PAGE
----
New NLRB Decision Finds That Employer Severance Agreements Conditioned on Broad Non-Disparagement and Confidentiality Provisions Violate Employee’s Rights Under The NLRA
March 13, 2023 | Client Alerts
On February 21, 2023, the Board issued a decision in McLaren Macomb, Case 07-CA-263041, ruling that broad non-disparagement and confidentiality provisions in an employee severance agreement are unlawful. This decision overturned the Board’s precedents in two prior decisions, which had permitted these provisions in severance agreements.
The employer in McLaren operated a hospital where it employed approximately 2300 employees. During the COVID-19 pandemic, government regulations prohibited the hospital from performing elective inpatient and outpatient procedures. Due to the suspension of certain services, the hospital furloughed 11 union member employees deemed to be nonessential. As part of the furlough, the 11 employees were presented with Severance Agreements, which included the following terms: (1) a release by the employee of any claims arising out of their employment or termination, (2) the employee’s agreement to a broad prohibition of disparagement of the employer, and (3) the employee’s agreement to keep the terms of the agreement confidential. The hospital did not provide the employees’ Union with notice of the furlough, an opportunity to bargain regarding the decision, nor notice of the severance agreements. The administrative law judge found that the employer violated Sections 8(a)(5) and (1) of the National Labor Relations Act (the “Act”) by failing to notify the Union and give the Union an opportunity to bargain but did not violate Section 8(a)(1) of the Act by proffering the severance agreements to the furloughed employees.
The Board disagreed only with the administrative law judge’s finding that the severance agreements did not violate Section 8(a)(1). Section 8(a)(1) of the Act prohibits employers from interfering with, restraining, or coercing employees in the exercise of the rights guaranteed in section 7, which guarantees employees the right to engage in certain activities, including to join labor organizations, bargaining collectively with employers, and refrain for such activities.
The severance agreement contained the following non-disparagement and confidentiality provision at issue in the case:
Confidentiality Agreement. The Employee acknowledges that the terms of this Agreement are confidential and agrees not to disclose them to any third person, other than spouse, or as necessary to professional advisors for the purposes of obtaining legal counsel or tax advice, or unless legally compelled to do so by a court or administrative agency of competent jurisdiction.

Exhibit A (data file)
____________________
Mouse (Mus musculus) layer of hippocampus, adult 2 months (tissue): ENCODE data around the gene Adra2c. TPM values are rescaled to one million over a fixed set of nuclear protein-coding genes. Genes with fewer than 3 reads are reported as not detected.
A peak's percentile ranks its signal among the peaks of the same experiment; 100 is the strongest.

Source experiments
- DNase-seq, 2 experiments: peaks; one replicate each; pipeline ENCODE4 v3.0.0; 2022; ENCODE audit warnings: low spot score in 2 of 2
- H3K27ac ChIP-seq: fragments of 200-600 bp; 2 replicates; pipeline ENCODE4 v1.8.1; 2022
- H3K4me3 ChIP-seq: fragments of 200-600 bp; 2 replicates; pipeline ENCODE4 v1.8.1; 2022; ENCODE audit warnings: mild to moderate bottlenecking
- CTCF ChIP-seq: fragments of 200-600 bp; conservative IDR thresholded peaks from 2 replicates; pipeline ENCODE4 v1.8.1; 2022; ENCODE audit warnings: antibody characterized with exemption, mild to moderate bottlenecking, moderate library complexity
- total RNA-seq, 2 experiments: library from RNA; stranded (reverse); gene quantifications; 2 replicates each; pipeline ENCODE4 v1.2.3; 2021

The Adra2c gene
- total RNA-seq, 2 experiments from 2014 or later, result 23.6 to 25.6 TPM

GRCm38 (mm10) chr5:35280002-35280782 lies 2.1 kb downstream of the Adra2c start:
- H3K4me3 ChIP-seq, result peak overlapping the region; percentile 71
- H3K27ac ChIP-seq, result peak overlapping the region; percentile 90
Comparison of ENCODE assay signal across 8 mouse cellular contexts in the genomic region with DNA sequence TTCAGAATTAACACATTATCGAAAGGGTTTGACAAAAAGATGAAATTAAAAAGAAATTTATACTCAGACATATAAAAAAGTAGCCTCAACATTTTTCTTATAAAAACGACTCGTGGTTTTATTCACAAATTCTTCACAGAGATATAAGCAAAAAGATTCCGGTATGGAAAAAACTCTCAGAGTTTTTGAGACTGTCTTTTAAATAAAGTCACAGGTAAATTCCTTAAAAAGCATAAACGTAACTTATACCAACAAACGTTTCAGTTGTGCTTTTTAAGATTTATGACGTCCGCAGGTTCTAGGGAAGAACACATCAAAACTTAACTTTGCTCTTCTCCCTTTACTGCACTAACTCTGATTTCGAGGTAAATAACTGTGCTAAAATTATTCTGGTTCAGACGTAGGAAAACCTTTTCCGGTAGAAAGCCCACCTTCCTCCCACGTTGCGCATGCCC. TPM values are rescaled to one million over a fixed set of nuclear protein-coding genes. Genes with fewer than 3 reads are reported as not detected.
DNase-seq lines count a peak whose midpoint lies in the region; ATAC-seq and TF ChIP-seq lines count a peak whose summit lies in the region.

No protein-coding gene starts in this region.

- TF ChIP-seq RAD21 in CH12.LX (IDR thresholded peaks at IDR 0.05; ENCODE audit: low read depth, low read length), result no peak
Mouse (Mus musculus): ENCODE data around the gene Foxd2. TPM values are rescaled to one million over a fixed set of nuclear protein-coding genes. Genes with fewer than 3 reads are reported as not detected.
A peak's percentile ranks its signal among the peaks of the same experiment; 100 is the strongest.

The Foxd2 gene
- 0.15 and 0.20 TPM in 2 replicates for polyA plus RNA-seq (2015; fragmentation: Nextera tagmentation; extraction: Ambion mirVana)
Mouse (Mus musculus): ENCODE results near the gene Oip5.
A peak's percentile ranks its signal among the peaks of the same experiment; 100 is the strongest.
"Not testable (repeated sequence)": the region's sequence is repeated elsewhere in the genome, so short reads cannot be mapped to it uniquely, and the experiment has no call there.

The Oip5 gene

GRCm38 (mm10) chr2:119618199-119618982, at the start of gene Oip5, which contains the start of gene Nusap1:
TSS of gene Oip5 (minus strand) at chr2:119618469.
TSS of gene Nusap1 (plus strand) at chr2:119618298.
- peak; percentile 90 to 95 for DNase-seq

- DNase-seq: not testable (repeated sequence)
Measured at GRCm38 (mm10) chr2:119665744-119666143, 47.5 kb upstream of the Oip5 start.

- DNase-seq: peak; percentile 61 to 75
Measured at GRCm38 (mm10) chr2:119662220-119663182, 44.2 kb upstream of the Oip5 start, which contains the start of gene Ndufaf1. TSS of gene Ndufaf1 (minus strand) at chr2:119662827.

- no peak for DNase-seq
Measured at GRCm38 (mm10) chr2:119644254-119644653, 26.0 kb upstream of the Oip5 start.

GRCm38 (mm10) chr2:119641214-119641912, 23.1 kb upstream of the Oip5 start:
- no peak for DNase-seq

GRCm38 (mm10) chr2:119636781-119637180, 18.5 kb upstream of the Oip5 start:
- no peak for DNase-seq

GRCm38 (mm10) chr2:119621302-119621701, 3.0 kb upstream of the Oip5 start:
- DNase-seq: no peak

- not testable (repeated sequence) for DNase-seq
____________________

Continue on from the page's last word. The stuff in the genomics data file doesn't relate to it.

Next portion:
Non-Disclosure. At all times hereafter, the Employee promises and agrees not to disclose information, knowledge or materials of a confidential, privileged, or proprietary nature of which the Employee has or had knowledge of, or involvement with, by reason of the Employee’s employment. At all times hereafter, the Employee agrees not to make statements to Employer’s employees or to the general public which could disparage or harm the image of Employer, its parent and affiliated entities and their officers, directors, employees, agents and representatives.
Although confidentiality and non-disparagement provisions are standard in employer severance agreements, the Board found that these two provisions violated employees’ rights. Specifically, the Board found the non-disparagement provision to violate an employee’s Section 7 rights because “[p]ublic statements by employees about the workplace are central to the exercise of employee rights under the Act.” Likewise, the Board found the confidentiality provision overly broad because it prohibited employees from disclosing the terms of the agreement to “any third person.” Both provisions were found to be overly broad, containing no temporal limitations or limitations of persons who the employee may speak to regarding the severance agreement. Such limitations, the Board determined, would prohibit an employee from filing unfair labor practice charges or assisting the Board in an investigation. It is important to note that neither provision contained a disclaimer regarding preservation of the employee’s rights under the Act, nor did the Board discuss what effects such a disclaimer would have on the validity of the provisions. Additionally, the Board’s decision related to the specific language of the provisions above and does not necessarily outlaw all non-disparagement and confidentiality agreements.
The main takeaway for employers from this case is that a severance agreement cannot be conditioned on broad non-disparagement and confidentiality provisions. The Board did not address whether this decision will be applied to severance agreements existing prior to February 21, 2023, and employers may wish to review all pending severance agreements and consult with counsel to determine if they should be rescinded, revised, and/or reissued. In the event that the Board does apply this decision to prior severance agreements, the provision may be severable, depending on the language of the agreement. It is also important to note that this decision does not apply to executives, managers, supervisors, or independent contractors, which are not “employees” within the meaning of the Act.
We expect the Board to issue guidance on future severance agreements based on Mclaren, potentially expanding this determination beyond severance agreements, including other employer-employee agreements. The Board may also find in other cases that a more narrowly tailored non-disparagement and confidentiality provisions or disclaimer in a severance agreement does not violate employees’ rights under Section 7.
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